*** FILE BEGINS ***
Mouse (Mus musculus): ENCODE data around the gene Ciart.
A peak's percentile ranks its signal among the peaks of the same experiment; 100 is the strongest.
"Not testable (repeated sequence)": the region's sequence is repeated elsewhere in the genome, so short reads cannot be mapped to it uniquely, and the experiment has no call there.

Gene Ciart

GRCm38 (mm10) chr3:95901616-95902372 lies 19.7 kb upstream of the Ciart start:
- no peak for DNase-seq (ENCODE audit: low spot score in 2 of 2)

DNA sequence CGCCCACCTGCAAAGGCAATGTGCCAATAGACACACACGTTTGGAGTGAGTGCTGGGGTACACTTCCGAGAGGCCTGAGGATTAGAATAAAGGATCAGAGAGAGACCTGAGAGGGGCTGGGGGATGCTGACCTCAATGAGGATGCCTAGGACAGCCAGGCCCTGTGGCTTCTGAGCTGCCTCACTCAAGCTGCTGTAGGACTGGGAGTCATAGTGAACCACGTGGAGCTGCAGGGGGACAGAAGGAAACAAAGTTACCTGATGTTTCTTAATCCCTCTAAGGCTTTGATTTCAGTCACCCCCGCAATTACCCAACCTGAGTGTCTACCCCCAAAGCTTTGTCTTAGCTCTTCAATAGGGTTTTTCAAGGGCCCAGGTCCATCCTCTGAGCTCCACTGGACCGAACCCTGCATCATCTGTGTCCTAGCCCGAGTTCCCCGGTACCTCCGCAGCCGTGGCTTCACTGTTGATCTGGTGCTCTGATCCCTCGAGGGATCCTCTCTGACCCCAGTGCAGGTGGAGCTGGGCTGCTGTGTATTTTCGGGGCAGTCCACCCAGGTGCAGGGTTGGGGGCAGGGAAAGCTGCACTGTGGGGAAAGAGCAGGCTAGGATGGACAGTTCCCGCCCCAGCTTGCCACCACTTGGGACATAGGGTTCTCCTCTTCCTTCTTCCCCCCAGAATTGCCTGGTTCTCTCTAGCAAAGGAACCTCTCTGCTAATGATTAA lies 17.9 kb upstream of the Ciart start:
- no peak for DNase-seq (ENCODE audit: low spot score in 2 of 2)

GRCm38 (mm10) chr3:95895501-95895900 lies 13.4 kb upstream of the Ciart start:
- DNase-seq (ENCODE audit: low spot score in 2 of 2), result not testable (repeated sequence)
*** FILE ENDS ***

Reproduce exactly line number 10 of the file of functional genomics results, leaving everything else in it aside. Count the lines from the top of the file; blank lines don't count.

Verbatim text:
- DNase-seq (ENCODE audit: low spot score in 2 of 2), result not testable (repeated sequence)